HOW IT ENDED. 103
above the hedge, and by its light I could see Smith lying a few yards beyond me. He did not rise; he made one slight effort to do so, and then there was a heavy groan. I could have groaned, too, for I was suffering intense pain both from my foot and knees; but horses are used to bear their pain in silence. I uttered no sound, but I stood there and listened. One more heavy groan from Smith ; but though he now lay in the full moonlight, I could see no motion. I could do nothing for him nor myself, but, oh! how I listened for the sound of horse, or wheels, or footsteps! The road was not much frequented, and at this time of the night we might stay for hours before help came to us. I stood watching and listening. It was a calm, sweet April night; there were no sounds but a few low notes of a nightingale, and nothing moved but the white clouds near the moon and a brown owl that flitted over the hedge. It made me think of the summer nights long ago, when I used to lie beside my mother in the green pleasant meadow at Farmer Grey's.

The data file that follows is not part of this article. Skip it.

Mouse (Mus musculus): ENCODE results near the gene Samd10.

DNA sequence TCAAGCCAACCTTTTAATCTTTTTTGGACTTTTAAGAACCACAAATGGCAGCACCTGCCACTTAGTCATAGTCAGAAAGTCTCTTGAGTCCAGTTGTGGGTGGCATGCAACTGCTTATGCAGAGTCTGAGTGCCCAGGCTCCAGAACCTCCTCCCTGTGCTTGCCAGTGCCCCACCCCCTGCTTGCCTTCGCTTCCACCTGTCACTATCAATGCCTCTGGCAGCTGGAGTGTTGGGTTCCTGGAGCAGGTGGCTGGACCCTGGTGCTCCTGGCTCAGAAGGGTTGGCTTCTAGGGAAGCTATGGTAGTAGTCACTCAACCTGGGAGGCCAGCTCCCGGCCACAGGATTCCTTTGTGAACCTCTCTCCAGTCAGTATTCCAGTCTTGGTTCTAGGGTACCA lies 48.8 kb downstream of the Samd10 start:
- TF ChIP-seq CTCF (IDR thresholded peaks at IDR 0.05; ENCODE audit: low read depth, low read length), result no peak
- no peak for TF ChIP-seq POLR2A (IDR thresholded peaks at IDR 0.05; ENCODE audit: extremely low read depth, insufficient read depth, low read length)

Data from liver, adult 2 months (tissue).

HOW IT ENDED.
It must have been nearly midnight when I heard at a great distance the sound of a horse's feet. Sometimes the sound died away, then it grew clearer again and nearer. The road to Earlshall led through woods that belonged to the Earl; the sound came from that direction, and I hoped it might be some one coming in search of us. As the sound came nearer and nearer, I was almost sure I could distinguish Ginger's step; a little nearer still, and I could tell she was in the dog-cart. I neighed loudly, and was